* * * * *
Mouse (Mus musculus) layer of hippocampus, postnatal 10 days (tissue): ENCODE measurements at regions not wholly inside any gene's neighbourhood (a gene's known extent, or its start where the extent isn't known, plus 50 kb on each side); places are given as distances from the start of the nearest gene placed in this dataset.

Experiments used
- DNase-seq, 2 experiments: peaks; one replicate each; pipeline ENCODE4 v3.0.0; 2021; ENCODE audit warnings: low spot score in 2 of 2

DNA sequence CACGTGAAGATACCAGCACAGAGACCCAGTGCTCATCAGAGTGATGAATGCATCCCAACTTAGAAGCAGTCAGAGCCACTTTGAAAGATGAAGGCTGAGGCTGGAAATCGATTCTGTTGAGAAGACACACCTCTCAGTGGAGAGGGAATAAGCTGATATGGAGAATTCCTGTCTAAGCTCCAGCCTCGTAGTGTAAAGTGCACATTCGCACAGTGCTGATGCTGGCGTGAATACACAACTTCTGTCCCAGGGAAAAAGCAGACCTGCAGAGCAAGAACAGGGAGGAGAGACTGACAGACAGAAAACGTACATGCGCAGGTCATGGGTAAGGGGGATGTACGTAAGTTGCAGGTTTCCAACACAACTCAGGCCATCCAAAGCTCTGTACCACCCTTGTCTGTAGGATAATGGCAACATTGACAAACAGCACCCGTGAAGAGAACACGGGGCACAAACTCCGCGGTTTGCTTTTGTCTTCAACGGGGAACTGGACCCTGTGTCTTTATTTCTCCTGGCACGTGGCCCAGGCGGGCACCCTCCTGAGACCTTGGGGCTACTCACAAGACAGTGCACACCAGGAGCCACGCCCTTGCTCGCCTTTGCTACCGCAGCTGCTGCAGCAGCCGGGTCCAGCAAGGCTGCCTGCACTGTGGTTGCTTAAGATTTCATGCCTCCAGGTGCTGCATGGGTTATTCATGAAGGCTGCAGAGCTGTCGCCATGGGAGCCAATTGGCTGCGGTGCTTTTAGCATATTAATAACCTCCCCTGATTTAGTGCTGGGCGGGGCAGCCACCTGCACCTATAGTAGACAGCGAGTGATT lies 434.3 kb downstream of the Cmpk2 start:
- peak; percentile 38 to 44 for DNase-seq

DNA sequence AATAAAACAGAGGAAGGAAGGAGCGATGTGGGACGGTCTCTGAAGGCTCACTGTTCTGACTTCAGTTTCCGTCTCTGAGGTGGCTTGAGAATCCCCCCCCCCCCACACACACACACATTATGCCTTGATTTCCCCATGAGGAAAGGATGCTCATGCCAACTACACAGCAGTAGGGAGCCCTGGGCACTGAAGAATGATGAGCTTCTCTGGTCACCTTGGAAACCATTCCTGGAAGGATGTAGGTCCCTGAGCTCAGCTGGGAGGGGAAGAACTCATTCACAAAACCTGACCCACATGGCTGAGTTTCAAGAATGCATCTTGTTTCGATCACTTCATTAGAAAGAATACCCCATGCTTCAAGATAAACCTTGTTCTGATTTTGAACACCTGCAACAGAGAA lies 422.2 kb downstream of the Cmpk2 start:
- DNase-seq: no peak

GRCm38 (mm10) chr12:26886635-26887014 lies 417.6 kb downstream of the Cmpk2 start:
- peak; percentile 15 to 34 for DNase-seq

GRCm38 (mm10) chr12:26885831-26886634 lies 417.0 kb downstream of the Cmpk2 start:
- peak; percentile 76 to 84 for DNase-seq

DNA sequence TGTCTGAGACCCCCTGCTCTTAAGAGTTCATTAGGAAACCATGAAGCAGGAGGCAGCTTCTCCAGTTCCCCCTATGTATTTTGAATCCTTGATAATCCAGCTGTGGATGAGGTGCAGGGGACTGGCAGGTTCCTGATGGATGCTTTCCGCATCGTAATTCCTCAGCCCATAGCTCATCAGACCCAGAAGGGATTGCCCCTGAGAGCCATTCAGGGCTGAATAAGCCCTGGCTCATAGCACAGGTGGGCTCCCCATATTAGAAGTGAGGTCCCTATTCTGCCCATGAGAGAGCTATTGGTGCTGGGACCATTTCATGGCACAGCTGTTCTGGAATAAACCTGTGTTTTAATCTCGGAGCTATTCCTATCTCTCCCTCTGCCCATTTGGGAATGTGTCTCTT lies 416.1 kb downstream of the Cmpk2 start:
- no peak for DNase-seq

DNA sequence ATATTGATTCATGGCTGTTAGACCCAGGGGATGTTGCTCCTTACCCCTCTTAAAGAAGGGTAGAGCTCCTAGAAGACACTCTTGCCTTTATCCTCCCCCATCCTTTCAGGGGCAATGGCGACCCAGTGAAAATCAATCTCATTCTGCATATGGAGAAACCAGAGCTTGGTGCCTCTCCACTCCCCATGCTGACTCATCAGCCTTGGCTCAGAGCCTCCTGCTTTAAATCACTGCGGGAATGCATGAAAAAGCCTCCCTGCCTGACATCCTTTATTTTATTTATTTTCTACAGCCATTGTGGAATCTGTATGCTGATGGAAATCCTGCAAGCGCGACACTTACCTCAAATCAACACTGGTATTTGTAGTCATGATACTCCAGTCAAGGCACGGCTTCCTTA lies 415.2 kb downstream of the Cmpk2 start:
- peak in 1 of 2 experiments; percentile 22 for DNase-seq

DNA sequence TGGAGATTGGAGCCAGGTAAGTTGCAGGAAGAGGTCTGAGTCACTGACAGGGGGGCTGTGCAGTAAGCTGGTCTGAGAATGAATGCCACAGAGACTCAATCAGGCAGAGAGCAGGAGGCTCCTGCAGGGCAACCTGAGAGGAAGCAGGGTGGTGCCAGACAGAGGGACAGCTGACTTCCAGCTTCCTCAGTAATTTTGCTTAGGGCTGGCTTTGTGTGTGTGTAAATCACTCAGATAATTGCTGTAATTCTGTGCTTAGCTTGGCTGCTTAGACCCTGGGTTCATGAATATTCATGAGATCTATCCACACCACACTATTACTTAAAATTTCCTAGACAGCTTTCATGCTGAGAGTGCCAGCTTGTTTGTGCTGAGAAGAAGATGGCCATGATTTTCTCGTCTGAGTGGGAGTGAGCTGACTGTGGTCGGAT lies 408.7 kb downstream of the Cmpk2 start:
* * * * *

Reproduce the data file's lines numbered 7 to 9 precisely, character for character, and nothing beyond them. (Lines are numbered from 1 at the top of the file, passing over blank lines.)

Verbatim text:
- DNase-seq: no peak

GRCm38 (mm10) chr12:26886635-26887014 lies 417.6 kb downstream of the Cmpk2 start:
- peak; percentile 15 to 34 for DNase-seq